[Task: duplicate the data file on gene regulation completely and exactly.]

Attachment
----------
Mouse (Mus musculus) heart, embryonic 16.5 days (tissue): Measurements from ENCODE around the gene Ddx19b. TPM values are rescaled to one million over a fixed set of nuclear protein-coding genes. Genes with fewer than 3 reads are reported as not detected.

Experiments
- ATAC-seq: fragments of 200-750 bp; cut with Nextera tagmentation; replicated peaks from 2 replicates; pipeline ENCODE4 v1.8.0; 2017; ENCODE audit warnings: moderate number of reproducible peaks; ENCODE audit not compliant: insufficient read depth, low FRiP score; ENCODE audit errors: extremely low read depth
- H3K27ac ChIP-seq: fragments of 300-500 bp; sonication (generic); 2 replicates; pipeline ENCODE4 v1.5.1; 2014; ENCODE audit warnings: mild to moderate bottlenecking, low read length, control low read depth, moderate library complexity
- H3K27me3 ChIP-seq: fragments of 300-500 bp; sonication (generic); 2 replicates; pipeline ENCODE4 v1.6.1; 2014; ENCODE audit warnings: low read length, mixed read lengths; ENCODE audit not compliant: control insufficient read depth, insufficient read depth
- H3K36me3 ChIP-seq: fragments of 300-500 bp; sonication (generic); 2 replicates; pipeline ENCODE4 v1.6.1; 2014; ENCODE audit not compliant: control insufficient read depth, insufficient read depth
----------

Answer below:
Mouse (Mus musculus) heart, embryonic 16.5 days (tissue): Measurements from ENCODE around the gene Ddx19b. TPM values are rescaled to one million over a fixed set of nuclear protein-coding genes. Genes with fewer than 3 reads are reported as not detected.

Experiments
- ATAC-seq: fragments of 200-750 bp; cut with Nextera tagmentation; replicated peaks from 2 replicates; pipeline ENCODE4 v1.8.0; 2017; ENCODE audit warnings: moderate number of reproducible peaks; ENCODE audit not compliant: insufficient read depth, low FRiP score; ENCODE audit errors: extremely low read depth
- H3K27ac ChIP-seq: fragments of 300-500 bp; sonication (generic); 2 replicates; pipeline ENCODE4 v1.5.1; 2014; ENCODE audit warnings: mild to moderate bottlenecking, low read length, control low read depth, moderate library complexity
- H3K27me3 ChIP-seq: fragments of 300-500 bp; sonication (generic); 2 replicates; pipeline ENCODE4 v1.6.1; 2014; ENCODE audit warnings: low read length, mixed read lengths; ENCODE audit not compliant: control insufficient read depth, insufficient read depth
- H3K36me3 ChIP-seq: fragments of 300-500 bp; sonication (generic); 2 replicates; pipeline ENCODE4 v1.6.1; 2014; ENCODE audit not compliant: control insufficient read depth, insufficient read depth